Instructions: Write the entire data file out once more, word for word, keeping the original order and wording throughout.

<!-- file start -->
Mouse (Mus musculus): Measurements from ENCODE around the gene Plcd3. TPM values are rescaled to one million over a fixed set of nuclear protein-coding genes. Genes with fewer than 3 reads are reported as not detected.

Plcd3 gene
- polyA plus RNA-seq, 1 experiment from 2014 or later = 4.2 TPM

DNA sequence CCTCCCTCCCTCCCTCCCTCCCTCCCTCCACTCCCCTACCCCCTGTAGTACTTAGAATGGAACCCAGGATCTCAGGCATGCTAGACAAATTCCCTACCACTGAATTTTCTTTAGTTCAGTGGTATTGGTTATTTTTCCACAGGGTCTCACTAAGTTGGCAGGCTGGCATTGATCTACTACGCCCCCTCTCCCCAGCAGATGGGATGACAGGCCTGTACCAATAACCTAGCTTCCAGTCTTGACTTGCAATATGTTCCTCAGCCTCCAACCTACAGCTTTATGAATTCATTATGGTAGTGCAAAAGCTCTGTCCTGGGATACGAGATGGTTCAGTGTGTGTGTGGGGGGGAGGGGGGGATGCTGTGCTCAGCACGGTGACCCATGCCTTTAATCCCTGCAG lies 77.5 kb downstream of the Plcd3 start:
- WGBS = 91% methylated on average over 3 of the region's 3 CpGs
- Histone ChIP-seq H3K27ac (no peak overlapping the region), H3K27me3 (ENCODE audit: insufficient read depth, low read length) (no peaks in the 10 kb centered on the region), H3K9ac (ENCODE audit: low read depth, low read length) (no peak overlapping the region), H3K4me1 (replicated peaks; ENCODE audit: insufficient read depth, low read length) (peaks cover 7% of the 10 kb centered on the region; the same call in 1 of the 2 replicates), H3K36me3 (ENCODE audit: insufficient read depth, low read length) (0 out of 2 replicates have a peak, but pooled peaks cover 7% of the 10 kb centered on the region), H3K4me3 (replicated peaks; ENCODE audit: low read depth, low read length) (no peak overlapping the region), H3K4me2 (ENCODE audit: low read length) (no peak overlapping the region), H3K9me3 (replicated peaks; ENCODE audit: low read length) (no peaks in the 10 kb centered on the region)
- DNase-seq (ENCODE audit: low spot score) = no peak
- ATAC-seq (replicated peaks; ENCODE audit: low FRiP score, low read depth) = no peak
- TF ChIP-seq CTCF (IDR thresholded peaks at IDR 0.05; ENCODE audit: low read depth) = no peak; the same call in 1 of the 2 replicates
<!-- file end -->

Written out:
Mouse (Mus musculus): Measurements from ENCODE around the gene Plcd3. TPM values are rescaled to one million over a fixed set of nuclear protein-coding genes. Genes with fewer than 3 reads are reported as not detected.

Plcd3 gene
- polyA plus RNA-seq, 1 experiment from 2014 or later = 4.2 TPM

DNA sequence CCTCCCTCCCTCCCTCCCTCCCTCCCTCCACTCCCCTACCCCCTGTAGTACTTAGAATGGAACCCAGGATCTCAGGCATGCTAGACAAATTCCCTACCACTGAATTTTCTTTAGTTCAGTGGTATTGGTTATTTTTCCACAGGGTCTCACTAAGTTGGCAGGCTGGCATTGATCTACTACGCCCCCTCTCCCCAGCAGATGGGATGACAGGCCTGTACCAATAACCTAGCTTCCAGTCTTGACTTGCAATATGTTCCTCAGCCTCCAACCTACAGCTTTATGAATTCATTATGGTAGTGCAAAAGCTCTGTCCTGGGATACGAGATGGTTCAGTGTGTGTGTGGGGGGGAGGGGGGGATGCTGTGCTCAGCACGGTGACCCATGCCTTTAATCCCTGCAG lies 77.5 kb downstream of the Plcd3 start:
- WGBS = 91% methylated on average over 3 of the region's 3 CpGs
- Histone ChIP-seq H3K27ac (no peak overlapping the region), H3K27me3 (ENCODE audit: insufficient read depth, low read length) (no peaks in the 10 kb centered on the region), H3K9ac (ENCODE audit: low read depth, low read length) (no peak overlapping the region), H3K4me1 (replicated peaks; ENCODE audit: insufficient read depth, low read length) (peaks cover 7% of the 10 kb centered on the region; the same call in 1 of the 2 replicates), H3K36me3 (ENCODE audit: insufficient read depth, low read length) (0 out of 2 replicates have a peak, but pooled peaks cover 7% of the 10 kb centered on the region), H3K4me3 (replicated peaks; ENCODE audit: low read depth, low read length) (no peak overlapping the region), H3K4me2 (ENCODE audit: low read length) (no peak overlapping the region), H3K9me3 (replicated peaks; ENCODE audit: low read length) (no peaks in the 10 kb centered on the region)
- DNase-seq (ENCODE audit: low spot score) = no peak
- ATAC-seq (replicated peaks; ENCODE audit: low FRiP score, low read depth) = no peak
- TF ChIP-seq CTCF (IDR thresholded peaks at IDR 0.05; ENCODE audit: low read depth) = no peak; the same call in 1 of the 2 replicates